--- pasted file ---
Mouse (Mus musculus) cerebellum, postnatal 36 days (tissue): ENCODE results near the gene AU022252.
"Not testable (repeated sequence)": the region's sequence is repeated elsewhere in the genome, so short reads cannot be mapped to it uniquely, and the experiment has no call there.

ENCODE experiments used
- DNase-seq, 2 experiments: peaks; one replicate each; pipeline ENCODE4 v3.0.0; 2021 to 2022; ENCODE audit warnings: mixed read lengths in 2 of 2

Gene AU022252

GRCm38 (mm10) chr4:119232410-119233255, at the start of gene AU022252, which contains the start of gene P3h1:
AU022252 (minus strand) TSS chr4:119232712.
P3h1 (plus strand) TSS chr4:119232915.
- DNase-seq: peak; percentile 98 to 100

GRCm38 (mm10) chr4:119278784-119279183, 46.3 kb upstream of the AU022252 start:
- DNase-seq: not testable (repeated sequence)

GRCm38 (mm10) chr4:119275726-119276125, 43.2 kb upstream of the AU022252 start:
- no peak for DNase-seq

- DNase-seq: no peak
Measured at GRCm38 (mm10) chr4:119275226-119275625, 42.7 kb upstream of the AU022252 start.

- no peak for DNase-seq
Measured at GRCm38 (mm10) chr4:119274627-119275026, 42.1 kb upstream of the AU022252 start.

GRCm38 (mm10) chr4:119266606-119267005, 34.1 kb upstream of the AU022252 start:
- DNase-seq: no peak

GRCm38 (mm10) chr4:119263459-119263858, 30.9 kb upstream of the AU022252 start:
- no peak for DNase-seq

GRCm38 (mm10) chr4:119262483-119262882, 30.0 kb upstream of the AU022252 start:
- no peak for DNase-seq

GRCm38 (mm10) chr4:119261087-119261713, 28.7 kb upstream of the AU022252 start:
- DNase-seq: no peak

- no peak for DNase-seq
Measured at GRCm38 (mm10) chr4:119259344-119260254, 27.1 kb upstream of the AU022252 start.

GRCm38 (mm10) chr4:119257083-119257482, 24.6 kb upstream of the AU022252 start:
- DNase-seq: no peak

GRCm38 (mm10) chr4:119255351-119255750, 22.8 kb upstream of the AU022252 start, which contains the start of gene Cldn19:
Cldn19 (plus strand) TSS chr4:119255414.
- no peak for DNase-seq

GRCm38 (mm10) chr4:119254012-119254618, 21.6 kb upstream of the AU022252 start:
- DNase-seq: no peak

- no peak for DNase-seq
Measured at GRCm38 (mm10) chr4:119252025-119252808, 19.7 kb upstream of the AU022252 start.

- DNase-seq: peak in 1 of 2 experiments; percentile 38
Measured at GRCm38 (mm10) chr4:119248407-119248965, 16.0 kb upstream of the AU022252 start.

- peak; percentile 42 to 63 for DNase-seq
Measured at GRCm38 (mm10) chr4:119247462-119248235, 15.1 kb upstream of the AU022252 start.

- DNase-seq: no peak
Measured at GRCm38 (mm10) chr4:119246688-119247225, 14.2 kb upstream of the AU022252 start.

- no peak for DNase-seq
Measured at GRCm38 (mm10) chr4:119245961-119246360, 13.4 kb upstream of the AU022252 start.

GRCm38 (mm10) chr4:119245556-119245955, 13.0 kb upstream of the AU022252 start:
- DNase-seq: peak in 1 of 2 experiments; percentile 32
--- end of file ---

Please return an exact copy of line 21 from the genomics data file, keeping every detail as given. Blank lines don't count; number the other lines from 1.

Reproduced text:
- no peak for DNase-seq